|I find your lack of faith . . . disturbing.|
This is just a quick discussion on why some audiences really enjoy Klingons. There are a lot of quotation marks on words and phrases in this one—more than I "usually" use—because at the heart, Klingons tap into a bit of myth that isn't necessarily based in reality. We'll get to that toward the end, but it seemed appropriate to mention at the beginning so that the author's intent was a little more clear.
Klingons tap into a lot of things that audiences like, and like to see expressed. They are, fundamentally, another version of the “noble savage” myth—an idealized version of an individual—a warrior—born out of a “race” of individual warriors, who has the ability to indict our “civilization's” rules and speaks a kind of brute-force justice, but never steps over the line to unjust brutality such as against children or the weak. It's always been a sarcastic term, as there's no such thing as a “noble savage” society which is intrinsically better than any other, but we love the idea that our natural state has been corrupted (by whatever institutions) and that we can learn a “better way” from those who stand outside of it.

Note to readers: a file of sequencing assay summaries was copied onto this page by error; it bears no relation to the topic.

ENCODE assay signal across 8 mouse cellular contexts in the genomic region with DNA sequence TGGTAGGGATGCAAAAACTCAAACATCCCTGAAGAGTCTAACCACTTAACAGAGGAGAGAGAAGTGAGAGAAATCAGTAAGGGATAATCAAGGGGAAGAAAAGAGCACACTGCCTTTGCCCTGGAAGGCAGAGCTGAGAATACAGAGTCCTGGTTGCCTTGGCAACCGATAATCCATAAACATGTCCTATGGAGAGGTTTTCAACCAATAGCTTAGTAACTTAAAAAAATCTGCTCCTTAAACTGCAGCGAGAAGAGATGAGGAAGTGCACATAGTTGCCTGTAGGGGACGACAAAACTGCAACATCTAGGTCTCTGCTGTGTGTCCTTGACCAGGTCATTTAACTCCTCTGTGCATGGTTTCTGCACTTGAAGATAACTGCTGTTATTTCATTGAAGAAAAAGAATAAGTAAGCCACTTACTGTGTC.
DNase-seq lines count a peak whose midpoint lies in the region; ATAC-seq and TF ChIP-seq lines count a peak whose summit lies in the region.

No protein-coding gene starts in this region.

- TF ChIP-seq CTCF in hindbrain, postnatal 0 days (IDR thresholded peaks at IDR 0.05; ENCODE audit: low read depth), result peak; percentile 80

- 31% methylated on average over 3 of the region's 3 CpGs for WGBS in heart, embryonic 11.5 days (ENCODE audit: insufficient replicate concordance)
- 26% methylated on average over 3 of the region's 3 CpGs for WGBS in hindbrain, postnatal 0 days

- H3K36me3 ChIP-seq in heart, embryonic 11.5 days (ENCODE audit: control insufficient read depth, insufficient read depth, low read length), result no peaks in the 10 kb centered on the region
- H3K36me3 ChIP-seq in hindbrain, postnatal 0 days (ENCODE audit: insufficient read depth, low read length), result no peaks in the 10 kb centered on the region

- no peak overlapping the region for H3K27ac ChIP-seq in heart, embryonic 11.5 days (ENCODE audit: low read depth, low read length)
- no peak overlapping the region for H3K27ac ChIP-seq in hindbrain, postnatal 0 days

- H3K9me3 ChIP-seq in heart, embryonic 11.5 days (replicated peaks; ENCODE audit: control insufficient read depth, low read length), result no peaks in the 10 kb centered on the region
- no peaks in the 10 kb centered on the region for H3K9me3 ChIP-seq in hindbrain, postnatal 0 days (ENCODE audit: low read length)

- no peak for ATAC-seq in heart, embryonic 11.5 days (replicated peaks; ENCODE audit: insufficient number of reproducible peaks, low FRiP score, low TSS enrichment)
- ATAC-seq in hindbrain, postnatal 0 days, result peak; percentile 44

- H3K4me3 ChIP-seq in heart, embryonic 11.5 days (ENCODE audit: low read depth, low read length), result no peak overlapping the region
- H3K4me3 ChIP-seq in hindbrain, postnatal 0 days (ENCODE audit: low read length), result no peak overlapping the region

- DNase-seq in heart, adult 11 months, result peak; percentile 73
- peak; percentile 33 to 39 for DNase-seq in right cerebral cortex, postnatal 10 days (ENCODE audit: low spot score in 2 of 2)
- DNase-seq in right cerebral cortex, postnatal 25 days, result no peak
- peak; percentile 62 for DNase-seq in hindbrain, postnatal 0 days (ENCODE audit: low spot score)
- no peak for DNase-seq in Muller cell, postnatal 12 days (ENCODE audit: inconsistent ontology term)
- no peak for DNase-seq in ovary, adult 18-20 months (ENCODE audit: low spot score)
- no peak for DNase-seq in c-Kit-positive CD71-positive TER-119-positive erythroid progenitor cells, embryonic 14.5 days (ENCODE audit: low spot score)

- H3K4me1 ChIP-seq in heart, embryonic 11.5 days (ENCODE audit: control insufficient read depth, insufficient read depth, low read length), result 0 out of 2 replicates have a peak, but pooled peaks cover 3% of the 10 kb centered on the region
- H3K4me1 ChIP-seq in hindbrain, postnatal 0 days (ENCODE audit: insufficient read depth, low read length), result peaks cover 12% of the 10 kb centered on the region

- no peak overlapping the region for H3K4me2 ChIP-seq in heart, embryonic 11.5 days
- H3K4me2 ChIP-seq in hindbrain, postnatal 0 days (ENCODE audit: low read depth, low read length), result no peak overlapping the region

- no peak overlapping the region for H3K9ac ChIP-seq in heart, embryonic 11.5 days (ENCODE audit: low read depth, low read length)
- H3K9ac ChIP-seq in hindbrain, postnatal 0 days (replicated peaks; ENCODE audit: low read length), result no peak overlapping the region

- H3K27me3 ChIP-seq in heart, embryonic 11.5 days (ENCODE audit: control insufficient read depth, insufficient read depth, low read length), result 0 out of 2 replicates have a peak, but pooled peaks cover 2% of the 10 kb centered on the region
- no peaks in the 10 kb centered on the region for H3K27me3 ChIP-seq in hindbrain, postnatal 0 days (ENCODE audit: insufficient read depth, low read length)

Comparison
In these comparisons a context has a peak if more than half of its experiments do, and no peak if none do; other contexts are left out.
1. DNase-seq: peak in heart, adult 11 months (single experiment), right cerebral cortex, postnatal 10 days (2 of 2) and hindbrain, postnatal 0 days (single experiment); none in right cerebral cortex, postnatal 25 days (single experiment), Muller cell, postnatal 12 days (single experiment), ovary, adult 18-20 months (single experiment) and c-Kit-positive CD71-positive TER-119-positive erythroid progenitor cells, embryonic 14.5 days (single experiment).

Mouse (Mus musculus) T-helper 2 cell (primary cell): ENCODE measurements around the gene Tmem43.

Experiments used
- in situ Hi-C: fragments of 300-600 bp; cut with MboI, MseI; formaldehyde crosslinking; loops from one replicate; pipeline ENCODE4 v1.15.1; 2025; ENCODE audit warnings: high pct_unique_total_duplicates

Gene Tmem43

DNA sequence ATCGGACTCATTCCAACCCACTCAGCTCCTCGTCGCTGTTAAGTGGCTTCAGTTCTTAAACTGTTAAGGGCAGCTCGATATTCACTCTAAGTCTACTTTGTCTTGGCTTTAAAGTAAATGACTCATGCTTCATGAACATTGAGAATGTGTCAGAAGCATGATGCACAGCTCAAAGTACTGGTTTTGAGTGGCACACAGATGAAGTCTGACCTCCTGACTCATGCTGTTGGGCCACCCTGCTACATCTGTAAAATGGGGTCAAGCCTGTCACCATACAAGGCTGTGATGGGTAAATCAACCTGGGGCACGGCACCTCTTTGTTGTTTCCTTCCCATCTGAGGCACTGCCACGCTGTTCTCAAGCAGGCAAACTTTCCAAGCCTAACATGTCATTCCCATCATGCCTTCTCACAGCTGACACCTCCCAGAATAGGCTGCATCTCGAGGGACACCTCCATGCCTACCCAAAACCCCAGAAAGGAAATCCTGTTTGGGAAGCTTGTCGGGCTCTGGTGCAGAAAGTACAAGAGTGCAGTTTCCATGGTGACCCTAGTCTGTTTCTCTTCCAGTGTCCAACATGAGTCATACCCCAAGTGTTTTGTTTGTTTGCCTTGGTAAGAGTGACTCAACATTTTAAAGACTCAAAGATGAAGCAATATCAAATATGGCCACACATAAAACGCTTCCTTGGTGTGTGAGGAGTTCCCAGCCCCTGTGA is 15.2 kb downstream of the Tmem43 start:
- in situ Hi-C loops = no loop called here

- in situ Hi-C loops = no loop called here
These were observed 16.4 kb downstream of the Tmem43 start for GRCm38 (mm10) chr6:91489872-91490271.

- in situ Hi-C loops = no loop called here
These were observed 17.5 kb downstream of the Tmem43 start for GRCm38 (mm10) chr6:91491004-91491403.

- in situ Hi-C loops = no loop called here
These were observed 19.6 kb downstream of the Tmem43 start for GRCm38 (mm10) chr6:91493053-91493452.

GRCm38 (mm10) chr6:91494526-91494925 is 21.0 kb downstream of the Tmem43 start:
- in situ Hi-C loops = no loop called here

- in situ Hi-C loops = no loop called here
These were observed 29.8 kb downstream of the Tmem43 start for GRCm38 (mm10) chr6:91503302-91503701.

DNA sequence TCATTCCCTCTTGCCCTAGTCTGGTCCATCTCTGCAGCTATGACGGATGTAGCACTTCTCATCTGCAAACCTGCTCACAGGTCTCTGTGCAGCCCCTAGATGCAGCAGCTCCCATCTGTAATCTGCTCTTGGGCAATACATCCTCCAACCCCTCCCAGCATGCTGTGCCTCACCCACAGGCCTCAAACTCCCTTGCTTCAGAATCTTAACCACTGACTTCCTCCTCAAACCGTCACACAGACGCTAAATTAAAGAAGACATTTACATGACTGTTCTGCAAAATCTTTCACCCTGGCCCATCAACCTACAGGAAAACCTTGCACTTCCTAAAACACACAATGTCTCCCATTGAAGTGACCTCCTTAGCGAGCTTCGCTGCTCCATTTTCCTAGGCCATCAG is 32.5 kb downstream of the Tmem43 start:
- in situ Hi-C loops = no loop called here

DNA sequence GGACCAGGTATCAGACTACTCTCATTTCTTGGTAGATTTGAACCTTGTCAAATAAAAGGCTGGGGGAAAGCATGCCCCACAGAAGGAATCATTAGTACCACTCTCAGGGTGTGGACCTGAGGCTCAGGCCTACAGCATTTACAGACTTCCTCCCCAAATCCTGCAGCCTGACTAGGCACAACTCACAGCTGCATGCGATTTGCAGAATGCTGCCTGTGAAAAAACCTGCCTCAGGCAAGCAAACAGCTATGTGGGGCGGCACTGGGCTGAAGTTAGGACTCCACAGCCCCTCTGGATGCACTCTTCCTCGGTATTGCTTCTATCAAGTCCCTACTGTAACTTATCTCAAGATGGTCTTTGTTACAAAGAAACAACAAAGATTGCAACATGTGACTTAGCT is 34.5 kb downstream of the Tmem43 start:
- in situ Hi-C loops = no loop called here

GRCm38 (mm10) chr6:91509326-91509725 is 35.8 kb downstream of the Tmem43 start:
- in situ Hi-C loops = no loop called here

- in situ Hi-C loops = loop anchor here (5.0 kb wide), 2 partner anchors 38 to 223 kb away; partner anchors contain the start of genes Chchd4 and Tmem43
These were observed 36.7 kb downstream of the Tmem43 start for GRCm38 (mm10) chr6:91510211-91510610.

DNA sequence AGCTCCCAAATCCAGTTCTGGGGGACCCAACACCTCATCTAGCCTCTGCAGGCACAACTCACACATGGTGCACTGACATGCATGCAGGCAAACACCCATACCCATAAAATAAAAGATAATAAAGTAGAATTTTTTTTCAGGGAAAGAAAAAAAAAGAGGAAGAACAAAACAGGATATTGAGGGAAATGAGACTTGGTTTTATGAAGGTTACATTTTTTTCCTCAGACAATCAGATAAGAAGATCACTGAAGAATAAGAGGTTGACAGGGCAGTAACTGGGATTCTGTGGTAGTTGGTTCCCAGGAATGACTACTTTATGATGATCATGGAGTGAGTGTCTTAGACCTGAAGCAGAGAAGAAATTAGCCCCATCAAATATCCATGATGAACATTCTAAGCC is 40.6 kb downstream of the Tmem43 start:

What's great about the Klingons, especially as TNG and DS9 explored them, is that their society is actually no less corrupt. It was politics, and not justice, that forced Worf's father, Mog, to make the decision to take on dishonor, while the House of Duras was allowed to flourish. Kahless, the Unforgettable, “returns” as part of a plot conceived by the priests of the Boreth Temple to rally the Klingon people back to their faith.
One of my favorite episodes is “Children of Time” which presented a future “colony” based on the crews' decedents, including those of Worf. Obviously, Klingon DNA was in short supply, but the “Klingons” were embodied as a philosophy, rather than a genetic heritage—the idea being that Klingons offer an ideal to aspire to, which is something we quite enjoy viewing, exploring and discussing.